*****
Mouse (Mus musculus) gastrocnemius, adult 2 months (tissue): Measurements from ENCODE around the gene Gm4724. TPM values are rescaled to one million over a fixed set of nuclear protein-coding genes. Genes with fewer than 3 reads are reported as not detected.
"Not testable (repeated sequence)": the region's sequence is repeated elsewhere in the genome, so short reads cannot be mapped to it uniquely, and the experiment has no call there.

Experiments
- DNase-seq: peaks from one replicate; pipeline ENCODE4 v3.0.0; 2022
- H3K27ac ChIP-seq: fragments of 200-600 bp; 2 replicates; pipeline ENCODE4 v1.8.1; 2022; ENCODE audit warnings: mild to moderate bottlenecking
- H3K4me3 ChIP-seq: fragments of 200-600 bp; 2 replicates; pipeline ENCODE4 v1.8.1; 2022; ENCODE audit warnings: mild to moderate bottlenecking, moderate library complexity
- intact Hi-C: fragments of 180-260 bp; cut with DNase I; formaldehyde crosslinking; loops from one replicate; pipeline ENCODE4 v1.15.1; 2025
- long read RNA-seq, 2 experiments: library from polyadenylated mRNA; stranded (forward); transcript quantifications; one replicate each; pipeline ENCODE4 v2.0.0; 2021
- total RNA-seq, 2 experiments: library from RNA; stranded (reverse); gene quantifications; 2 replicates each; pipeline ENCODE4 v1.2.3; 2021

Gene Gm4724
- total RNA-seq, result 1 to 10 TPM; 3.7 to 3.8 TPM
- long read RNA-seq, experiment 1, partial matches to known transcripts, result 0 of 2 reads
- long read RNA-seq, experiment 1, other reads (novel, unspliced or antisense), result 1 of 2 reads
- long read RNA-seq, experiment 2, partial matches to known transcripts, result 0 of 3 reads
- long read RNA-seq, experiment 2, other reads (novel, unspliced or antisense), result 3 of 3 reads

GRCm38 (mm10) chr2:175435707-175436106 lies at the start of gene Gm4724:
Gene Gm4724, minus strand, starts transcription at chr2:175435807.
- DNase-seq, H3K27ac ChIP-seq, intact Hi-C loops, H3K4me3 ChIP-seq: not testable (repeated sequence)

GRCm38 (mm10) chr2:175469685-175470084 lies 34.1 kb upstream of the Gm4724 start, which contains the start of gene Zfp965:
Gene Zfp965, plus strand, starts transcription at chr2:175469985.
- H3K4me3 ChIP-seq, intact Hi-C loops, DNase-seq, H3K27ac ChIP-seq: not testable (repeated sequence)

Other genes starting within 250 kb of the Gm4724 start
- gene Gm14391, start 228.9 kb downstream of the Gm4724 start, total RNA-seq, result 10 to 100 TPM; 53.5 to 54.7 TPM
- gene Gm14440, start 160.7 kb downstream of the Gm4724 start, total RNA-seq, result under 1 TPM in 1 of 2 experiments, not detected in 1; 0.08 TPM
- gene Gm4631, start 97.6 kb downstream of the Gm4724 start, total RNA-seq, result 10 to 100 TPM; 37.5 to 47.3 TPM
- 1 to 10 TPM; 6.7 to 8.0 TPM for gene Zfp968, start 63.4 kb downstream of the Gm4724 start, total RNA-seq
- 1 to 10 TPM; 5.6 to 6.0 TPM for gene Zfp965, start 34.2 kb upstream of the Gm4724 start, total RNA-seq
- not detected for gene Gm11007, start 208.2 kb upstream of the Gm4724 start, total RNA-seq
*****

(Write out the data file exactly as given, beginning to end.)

Mouse (Mus musculus) gastrocnemius, adult 2 months (tissue): Measurements from ENCODE around the gene Gm4724. TPM values are rescaled to one million over a fixed set of nuclear protein-coding genes. Genes with fewer than 3 reads are reported as not detected.
"Not testable (repeated sequence)": the region's sequence is repeated elsewhere in the genome, so short reads cannot be mapped to it uniquely, and the experiment has no call there.

Experiments
- DNase-seq: peaks from one replicate; pipeline ENCODE4 v3.0.0; 2022
- H3K27ac ChIP-seq: fragments of 200-600 bp; 2 replicates; pipeline ENCODE4 v1.8.1; 2022; ENCODE audit warnings: mild to moderate bottlenecking
- H3K4me3 ChIP-seq: fragments of 200-600 bp; 2 replicates; pipeline ENCODE4 v1.8.1; 2022; ENCODE audit warnings: mild to moderate bottlenecking, moderate library complexity
- intact Hi-C: fragments of 180-260 bp; cut with DNase I; formaldehyde crosslinking; loops from one replicate; pipeline ENCODE4 v1.15.1; 2025
- long read RNA-seq, 2 experiments: library from polyadenylated mRNA; stranded (forward); transcript quantifications; one replicate each; pipeline ENCODE4 v2.0.0; 2021
- total RNA-seq, 2 experiments: library from RNA; stranded (reverse); gene quantifications; 2 replicates each; pipeline ENCODE4 v1.2.3; 2021

Gene Gm4724
- total RNA-seq, result 1 to 10 TPM; 3.7 to 3.8 TPM
- long read RNA-seq, experiment 1, partial matches to known transcripts, result 0 of 2 reads
- long read RNA-seq, experiment 1, other reads (novel, unspliced or antisense), result 1 of 2 reads
- long read RNA-seq, experiment 2, partial matches to known transcripts, result 0 of 3 reads
- long read RNA-seq, experiment 2, other reads (novel, unspliced or antisense), result 3 of 3 reads

GRCm38 (mm10) chr2:175435707-175436106 lies at the start of gene Gm4724:
Gene Gm4724, minus strand, starts transcription at chr2:175435807.
- DNase-seq, H3K27ac ChIP-seq, intact Hi-C loops, H3K4me3 ChIP-seq: not testable (repeated sequence)

GRCm38 (mm10) chr2:175469685-175470084 lies 34.1 kb upstream of the Gm4724 start, which contains the start of gene Zfp965:
Gene Zfp965, plus strand, starts transcription at chr2:175469985.
- H3K4me3 ChIP-seq, intact Hi-C loops, DNase-seq, H3K27ac ChIP-seq: not testable (repeated sequence)

Other genes starting within 250 kb of the Gm4724 start
- gene Gm14391, start 228.9 kb downstream of the Gm4724 start, total RNA-seq, result 10 to 100 TPM; 53.5 to 54.7 TPM
- gene Gm14440, start 160.7 kb downstream of the Gm4724 start, total RNA-seq, result under 1 TPM in 1 of 2 experiments, not detected in 1; 0.08 TPM
- gene Gm4631, start 97.6 kb downstream of the Gm4724 start, total RNA-seq, result 10 to 100 TPM; 37.5 to 47.3 TPM
- 1 to 10 TPM; 6.7 to 8.0 TPM for gene Zfp968, start 63.4 kb downstream of the Gm4724 start, total RNA-seq
- 1 to 10 TPM; 5.6 to 6.0 TPM for gene Zfp965, start 34.2 kb upstream of the Gm4724 start, total RNA-seq
- not detected for gene Gm11007, start 208.2 kb upstream of the Gm4724 start, total RNA-seq